The complexity of the Ferguson ferry scandal demands an inquiry with powers to call all relevant witnesses, access every memo and commission the best technical advice.
Whether a Holyrood committee is capable of that is, at best, dubious. It would be an inadequate vehicle for a forensic inquiry – which explains why it is the one chosen by Scottish ministers.
Critically, the inquiry must hear from ministers and First Ministers who were up to their necks in critical decisions – to let Ferguson’s go bust, to beg Jim McColl to take it over, to place the CalMac order and eventually to turn against McColl and fling him off the job.
All these decisions were highly political, and timed for maximum SNP benefit prior to the 2014 referendum and elections which followed. Ministers who could find time for photo opportunities at Port Glasgow must now be forced to clear their diaries to give evidence.
If not, why not? No explanation has been attempted at why they should be exempt from scrutiny yet there are currently no plans for the main photo-opportunists – Derek Mackay and Nicola Sturgeon – to appear. Equally, the committee must hear from McColl who has plenty to say on the subject. It defies reason that an individual hailed by Alex Salmond as “one of Scotland’s greatest job creators” turned into a raging incompetent, incapable of building a couple of ferries.
I understand several figures in the previous management are subject to gagging clauses. The committee must ensure these are revoked.
In the face of inconvenient evidence, Mackay commissioned a “turnaround consultant”, one Tim Hair, who helpfully placed all the blame on McColl and his management team.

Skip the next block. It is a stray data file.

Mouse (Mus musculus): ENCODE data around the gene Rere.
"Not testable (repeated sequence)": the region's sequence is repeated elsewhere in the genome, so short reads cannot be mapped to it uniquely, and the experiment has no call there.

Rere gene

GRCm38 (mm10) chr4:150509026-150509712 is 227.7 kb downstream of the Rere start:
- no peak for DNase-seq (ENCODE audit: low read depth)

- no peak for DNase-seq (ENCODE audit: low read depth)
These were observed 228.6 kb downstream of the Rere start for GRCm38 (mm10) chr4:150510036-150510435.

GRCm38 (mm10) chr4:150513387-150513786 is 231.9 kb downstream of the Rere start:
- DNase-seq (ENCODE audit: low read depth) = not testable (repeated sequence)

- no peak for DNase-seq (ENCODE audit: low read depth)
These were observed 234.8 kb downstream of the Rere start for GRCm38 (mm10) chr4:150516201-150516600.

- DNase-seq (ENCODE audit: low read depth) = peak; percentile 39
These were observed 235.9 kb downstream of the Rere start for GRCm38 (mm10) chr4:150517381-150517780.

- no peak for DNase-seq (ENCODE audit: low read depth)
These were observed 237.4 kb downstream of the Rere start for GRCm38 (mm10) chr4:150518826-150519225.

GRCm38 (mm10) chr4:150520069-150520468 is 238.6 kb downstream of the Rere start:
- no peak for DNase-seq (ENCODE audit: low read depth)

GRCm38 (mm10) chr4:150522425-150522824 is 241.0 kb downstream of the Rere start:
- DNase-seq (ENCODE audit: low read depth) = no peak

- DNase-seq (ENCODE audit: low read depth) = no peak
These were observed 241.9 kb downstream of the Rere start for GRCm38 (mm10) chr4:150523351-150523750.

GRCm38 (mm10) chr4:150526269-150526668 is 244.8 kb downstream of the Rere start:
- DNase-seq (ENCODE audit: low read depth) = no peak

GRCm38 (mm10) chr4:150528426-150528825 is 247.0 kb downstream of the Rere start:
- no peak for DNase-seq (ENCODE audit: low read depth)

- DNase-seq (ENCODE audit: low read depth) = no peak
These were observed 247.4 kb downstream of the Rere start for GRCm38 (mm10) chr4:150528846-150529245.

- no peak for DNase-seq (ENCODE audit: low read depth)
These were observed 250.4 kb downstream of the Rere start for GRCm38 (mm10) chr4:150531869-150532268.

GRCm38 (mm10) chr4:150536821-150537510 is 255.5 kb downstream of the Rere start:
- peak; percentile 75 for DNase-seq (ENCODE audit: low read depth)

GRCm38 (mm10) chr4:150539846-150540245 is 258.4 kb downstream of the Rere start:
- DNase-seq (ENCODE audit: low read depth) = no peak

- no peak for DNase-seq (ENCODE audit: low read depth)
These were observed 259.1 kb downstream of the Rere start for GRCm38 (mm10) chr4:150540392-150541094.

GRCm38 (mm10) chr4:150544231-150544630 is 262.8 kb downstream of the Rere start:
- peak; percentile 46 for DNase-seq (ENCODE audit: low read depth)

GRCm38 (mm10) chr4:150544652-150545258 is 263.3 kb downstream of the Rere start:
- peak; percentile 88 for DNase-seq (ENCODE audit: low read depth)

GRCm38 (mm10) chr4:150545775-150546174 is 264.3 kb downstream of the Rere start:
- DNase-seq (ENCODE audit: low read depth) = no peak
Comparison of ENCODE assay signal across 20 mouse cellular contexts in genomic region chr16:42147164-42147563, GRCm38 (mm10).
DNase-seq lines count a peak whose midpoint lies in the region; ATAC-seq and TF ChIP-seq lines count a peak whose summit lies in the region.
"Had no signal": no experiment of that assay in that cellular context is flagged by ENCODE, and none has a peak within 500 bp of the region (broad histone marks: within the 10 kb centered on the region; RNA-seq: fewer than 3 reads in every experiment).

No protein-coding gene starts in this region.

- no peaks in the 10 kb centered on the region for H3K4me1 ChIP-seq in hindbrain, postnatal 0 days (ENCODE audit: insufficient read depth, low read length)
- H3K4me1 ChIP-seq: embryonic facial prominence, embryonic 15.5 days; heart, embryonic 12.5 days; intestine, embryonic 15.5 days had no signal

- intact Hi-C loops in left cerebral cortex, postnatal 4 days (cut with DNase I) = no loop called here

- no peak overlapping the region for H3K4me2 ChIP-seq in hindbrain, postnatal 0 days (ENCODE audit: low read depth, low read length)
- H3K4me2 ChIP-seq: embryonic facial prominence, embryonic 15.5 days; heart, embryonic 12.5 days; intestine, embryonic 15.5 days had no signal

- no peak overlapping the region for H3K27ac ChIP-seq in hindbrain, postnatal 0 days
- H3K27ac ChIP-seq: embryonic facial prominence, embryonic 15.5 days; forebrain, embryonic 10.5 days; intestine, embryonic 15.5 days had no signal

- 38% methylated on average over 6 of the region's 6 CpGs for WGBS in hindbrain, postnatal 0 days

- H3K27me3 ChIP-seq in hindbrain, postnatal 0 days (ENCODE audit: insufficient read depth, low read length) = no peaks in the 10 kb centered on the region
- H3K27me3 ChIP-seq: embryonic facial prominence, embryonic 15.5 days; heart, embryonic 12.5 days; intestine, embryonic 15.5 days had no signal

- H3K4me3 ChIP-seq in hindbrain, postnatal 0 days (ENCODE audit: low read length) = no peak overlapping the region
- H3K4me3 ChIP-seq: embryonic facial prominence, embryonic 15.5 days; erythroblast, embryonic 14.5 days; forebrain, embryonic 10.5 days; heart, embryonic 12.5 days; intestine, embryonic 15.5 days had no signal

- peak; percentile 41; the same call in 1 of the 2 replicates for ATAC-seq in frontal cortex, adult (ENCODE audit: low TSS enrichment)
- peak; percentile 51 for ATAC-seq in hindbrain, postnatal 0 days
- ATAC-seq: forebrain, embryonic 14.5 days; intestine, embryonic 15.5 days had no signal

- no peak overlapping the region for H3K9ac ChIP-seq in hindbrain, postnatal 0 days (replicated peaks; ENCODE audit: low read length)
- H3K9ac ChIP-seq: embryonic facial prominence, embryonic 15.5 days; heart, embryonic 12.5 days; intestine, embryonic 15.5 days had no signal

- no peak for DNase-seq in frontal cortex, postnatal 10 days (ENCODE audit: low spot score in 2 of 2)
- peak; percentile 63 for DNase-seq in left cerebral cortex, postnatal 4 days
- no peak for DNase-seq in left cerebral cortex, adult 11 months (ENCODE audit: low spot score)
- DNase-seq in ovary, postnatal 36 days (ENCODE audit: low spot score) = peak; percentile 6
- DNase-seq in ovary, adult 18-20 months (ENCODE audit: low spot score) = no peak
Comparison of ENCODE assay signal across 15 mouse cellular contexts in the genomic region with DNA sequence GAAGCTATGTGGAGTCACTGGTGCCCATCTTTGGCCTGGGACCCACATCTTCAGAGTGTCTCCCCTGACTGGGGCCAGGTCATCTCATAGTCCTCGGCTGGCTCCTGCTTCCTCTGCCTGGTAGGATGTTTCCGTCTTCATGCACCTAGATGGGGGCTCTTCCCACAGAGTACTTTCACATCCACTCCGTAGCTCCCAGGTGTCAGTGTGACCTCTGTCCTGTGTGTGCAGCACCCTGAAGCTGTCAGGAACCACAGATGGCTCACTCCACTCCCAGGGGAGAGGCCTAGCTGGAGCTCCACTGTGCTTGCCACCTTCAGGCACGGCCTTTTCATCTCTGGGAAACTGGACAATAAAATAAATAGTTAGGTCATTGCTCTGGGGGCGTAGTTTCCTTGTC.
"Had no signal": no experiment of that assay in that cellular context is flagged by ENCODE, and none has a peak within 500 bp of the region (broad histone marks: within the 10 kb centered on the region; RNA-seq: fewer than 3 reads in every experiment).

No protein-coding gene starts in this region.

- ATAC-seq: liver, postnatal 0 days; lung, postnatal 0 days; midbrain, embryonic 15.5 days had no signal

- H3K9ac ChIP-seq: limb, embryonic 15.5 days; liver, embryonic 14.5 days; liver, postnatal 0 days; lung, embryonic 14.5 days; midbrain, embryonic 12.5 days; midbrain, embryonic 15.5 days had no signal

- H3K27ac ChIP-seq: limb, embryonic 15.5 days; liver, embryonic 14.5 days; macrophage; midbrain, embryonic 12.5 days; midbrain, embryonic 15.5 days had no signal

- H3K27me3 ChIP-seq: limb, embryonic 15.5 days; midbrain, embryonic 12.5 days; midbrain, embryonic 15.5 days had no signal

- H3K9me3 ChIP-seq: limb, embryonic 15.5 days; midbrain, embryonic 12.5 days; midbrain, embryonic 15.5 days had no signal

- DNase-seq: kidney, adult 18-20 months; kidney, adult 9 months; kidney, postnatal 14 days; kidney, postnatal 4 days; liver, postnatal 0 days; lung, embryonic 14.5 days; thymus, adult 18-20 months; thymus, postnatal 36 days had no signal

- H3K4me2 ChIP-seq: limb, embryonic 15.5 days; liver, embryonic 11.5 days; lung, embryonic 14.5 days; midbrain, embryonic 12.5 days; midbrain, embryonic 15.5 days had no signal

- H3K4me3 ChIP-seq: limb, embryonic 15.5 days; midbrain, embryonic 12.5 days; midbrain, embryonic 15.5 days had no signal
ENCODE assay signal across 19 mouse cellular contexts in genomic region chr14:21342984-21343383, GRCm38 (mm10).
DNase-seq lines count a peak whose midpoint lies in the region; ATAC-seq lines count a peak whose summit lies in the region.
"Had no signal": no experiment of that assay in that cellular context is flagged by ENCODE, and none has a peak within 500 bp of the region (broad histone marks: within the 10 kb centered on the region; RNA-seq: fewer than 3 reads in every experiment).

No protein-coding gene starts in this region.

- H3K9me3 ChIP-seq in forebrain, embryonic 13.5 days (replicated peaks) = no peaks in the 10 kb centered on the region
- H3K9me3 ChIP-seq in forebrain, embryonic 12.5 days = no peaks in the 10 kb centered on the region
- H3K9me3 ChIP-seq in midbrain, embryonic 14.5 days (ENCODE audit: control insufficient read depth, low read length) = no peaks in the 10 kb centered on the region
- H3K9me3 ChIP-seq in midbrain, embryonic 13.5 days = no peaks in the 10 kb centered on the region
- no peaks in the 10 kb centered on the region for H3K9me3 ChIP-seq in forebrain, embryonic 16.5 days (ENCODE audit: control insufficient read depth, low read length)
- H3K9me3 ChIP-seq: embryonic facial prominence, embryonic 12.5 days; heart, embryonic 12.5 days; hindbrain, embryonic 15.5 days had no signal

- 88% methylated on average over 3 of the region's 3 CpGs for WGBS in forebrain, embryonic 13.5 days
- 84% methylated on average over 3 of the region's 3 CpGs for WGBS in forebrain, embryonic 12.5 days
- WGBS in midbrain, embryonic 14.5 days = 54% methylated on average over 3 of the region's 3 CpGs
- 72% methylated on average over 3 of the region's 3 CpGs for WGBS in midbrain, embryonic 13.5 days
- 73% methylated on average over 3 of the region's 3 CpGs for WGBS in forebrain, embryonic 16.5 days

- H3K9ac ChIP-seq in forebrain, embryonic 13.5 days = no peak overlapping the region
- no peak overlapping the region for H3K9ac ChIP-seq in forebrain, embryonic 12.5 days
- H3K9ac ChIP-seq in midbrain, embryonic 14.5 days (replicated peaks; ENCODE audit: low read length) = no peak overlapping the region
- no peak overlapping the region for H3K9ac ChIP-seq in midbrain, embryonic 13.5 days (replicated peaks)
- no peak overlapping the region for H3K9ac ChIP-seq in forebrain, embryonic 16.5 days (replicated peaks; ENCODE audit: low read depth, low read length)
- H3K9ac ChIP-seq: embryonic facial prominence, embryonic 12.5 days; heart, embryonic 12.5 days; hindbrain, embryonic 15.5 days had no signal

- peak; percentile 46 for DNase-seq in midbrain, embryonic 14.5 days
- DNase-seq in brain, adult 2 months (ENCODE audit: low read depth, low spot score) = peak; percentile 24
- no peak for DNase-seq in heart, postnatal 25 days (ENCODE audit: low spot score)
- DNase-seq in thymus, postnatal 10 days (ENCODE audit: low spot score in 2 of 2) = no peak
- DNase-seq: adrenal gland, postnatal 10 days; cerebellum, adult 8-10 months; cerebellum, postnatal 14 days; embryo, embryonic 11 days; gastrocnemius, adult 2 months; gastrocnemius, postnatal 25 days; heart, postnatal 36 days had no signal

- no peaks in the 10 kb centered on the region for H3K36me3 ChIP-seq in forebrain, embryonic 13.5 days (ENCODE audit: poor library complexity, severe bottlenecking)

Hair has given evidence while dodging questions, on grounds it was all before his time, about whether the order should have been placed. That won’t wash.
Natural justice demands McColl’s version of events must be heard soon. It is completely artificial to draw a time barrier in this story for it is all inter-linked – the yard, the order, the costs, the disregard for communities now waiting years for these ferries.
I understand that the Scottish Government procurement quango, CMAL, specifically warned Mackay against placing this order with Ferguson’s but then went ahead and did so. On whose orders?
The remaining credibility of CMAL, which is not great, depends on answers to these questions.
One witness to the inquiry, Roy Pedersen, was asked why he thought the contract went to Ferguson’s – the most expensive of six bidders. He replied there were three possible answers: “One is incompetence, another is vested interest and the other is corruption.”
It is long past time for the Scottish public to be told which of these were involved in this sorry tale – and it is the job of the Holyrood committee to ensure there is no hiding place for ministers, past and present.
Brian Wilson is a former Labour trade minister and islander